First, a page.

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Rehabilitation Specialist


Significant Points
Rehabilitation specialist and physical therapist Employment is expected to increase faster than the average, as growth in the number of individuals with disabilities or limited function spurs demand for therapy services.
After graduating from an accredited rehabilitation therapist / physical therapist educational program, therapists must pass a licensure exam before they can practice.
About two-thirds of physical therapists work either in hospitals or in offices of physical therapists.

Nature of the Work
A rehabilitation specialist is a healthcare professional who helps people recover from an illness or injury and return to daily life. The work of rehabilitation specialists also entails helping people with disabilities caused by illnesses, accidents, birth defects, or stress. They provide counseling and help people get needed services, learn skills, find jobs, and live on their own.

Rehabilitation specialists also may work with individuals, professional organizations, and advocacy groups to address the environmental and social barriers that create obstacles for people with disabilities.

Professionals in rehabilitation settings may do the following tasks:
• arrange for rehabilitation and transition services for children within the school systems,
• provide geriatric services to older persons who are experiencing changing lifestyles and health problems,
• serve industrially-injured workers through private rehabilitation companies and employee assistance programs,
• assist individuals with behavior problems associated with failure to follow laws that govern our society,
• support medical rehabilitation efforts in hospital-based programs, and
• assist individuals with addiction disorders.

Examples of rehabilitation specialists are physical therapists, occupational therapists, cardiac rehabilitation specialists, and mental health professional and/or behavioral health rehab specialists.

Working Conditions
Rehabilitation specialists work in a variety of settings, such as colleges, elementary and secondary schools, prisons, insurance companies, and independent-living facilities. They also work in private practice and in state, private, and nonprofit rehabilitation agencies.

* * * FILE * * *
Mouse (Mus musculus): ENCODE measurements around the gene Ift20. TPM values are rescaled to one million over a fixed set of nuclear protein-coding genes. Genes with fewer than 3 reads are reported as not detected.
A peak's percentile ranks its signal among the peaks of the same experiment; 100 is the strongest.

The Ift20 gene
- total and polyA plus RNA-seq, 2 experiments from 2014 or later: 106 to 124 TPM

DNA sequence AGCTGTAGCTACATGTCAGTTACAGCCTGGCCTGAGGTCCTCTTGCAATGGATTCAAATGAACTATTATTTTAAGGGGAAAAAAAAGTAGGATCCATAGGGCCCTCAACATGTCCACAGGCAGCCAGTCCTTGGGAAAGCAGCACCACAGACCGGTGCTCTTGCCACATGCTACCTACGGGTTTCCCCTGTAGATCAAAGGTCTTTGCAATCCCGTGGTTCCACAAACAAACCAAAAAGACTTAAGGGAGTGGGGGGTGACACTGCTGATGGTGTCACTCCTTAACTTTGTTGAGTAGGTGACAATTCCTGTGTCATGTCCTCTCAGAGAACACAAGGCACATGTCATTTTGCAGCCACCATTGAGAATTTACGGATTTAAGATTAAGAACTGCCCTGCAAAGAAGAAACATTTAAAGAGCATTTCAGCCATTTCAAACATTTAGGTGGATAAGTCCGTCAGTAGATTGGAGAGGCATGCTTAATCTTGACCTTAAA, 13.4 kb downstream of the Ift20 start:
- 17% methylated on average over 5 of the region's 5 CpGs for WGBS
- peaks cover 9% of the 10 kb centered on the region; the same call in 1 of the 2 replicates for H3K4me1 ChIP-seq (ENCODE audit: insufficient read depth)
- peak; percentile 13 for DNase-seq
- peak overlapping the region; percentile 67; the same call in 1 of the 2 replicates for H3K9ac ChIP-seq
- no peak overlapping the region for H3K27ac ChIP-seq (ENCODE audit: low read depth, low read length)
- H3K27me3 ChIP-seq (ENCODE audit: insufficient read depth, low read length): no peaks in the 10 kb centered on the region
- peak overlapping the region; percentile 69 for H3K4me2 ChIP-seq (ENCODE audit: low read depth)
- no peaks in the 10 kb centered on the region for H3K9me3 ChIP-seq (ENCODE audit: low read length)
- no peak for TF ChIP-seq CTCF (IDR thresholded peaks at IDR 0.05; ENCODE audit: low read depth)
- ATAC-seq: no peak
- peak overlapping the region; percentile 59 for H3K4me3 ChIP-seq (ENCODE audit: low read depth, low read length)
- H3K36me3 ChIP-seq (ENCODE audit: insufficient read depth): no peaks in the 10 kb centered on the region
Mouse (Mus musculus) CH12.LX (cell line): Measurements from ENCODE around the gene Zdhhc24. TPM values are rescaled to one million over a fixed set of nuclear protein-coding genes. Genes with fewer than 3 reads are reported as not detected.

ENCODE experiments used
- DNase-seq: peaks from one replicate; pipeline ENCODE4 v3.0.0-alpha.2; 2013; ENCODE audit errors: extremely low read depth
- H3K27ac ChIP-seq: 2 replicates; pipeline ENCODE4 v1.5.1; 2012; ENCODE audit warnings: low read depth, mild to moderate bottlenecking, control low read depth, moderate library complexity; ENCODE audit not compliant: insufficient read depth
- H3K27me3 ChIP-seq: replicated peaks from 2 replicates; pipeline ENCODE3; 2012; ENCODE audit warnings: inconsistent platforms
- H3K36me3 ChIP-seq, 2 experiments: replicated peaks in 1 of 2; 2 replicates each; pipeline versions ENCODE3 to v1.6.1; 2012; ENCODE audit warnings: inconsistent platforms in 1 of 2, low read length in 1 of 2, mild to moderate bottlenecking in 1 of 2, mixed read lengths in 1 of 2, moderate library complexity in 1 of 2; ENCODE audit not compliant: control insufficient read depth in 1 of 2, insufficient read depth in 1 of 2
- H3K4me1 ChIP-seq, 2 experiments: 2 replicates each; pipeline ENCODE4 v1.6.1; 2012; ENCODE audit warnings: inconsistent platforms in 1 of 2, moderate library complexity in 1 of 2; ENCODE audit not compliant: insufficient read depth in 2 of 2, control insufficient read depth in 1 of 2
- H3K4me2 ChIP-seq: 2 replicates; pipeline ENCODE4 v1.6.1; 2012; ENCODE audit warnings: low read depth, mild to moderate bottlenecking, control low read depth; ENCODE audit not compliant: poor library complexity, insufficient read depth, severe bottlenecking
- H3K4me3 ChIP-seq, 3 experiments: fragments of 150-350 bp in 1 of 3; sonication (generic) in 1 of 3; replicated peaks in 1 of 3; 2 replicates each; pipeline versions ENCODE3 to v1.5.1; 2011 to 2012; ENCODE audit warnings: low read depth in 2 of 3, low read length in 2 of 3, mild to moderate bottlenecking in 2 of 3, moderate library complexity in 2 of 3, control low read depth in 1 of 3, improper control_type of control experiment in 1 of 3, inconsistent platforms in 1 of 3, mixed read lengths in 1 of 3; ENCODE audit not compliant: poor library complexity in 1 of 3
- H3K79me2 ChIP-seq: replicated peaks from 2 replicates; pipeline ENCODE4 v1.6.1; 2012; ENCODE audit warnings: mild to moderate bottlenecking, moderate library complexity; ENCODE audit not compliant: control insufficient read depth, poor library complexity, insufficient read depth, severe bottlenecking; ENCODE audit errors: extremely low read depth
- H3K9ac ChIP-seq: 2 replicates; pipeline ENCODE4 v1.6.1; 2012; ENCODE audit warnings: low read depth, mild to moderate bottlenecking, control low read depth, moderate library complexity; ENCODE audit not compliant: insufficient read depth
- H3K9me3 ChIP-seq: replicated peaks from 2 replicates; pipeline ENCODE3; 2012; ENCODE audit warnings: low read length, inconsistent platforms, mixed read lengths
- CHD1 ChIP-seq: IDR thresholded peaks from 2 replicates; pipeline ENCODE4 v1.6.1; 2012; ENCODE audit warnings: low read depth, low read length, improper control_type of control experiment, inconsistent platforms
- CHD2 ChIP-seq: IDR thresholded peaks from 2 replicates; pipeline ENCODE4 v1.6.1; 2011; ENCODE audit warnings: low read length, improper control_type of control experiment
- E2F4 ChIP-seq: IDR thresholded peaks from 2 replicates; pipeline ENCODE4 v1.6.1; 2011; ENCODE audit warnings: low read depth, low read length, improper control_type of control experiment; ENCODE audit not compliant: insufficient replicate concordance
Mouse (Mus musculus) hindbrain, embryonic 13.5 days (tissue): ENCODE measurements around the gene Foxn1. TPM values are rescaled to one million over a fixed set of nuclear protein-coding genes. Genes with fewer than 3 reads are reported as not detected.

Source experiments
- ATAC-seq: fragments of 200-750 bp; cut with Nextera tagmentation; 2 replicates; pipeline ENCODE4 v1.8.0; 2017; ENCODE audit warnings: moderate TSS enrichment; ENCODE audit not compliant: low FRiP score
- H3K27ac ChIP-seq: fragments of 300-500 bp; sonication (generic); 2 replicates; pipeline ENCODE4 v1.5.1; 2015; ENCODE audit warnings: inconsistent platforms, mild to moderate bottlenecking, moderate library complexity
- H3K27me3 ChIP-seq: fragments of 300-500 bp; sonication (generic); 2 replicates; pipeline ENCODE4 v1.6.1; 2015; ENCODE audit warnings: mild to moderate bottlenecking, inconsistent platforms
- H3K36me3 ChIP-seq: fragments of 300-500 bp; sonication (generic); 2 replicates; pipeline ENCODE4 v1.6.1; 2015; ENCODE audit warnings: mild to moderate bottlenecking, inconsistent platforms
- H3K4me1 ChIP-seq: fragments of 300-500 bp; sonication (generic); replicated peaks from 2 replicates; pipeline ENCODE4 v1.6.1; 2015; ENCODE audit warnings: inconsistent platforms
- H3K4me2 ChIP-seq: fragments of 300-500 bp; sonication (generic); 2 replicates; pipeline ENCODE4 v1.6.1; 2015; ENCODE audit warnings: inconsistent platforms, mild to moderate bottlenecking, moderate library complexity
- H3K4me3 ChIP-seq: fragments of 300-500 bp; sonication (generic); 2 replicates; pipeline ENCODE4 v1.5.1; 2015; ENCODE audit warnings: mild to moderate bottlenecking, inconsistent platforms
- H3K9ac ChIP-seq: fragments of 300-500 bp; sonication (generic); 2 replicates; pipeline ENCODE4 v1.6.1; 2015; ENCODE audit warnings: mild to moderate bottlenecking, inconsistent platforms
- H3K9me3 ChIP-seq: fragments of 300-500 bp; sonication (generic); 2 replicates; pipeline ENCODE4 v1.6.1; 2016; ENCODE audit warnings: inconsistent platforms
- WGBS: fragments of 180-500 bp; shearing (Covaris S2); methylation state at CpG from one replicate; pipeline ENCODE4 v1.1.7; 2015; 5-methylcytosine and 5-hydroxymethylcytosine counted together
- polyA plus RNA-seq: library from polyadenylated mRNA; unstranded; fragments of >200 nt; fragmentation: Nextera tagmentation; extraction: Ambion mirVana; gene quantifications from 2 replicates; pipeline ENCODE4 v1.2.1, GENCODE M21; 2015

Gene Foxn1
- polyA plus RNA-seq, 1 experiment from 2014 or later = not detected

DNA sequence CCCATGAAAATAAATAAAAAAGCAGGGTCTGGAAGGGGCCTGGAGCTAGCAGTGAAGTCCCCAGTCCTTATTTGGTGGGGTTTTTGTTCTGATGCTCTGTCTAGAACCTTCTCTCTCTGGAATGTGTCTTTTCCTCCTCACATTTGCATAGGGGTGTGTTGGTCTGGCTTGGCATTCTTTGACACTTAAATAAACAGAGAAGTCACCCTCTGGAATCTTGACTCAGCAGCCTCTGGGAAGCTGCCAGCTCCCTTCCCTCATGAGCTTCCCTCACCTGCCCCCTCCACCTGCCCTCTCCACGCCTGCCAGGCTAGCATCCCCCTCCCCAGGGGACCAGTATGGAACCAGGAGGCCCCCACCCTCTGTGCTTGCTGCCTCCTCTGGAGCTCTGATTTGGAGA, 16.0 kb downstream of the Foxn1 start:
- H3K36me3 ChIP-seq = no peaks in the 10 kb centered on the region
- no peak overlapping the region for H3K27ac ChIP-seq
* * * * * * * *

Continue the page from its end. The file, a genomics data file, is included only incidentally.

The industries that employed the most rehabilitation counselors in 2012 were as follows:
Social assistance 46%
Health care 22
State government, excluding education and hospitals 15
Local government, excluding education and hospitals 6

Employment
Physical therapists held about 137,000 jobs in 2002. The number of jobs is greater than the number of practicing physical therapists, because some physical therapists hold two or more jobs. For example, some may work in a private practice, but also work part time in another healthcare facility.

About two-thirds of jobs for physical therapists were either in hospitals or in offices of other health practitioners (which includes offices of physical therapists). Other jobs were in home healthcare services, nursing care facilities, outpatient care centers, and offices of physicians.

Some physical therapists were self-employed in private practices, seeing individual patients and contracting to provide services in hospitals, rehabilitation centers, nursing care facilities, home healthcare agencies, adult daycare programs, and schools. Physical therapists also teach in academic institutions and conduct research.

Training
A master's degree in rehabilitation counseling or related field is usually required. Rehabilitation counselor education programs typically provide between 18 and 24 months of academic and field-based clinical training. Clinical training consists of a practicum and a minimum of 600 hours of supervised internship experience. Clinical field experiences are available in a variety of community, state, federal, and private rehabilitation-related programs.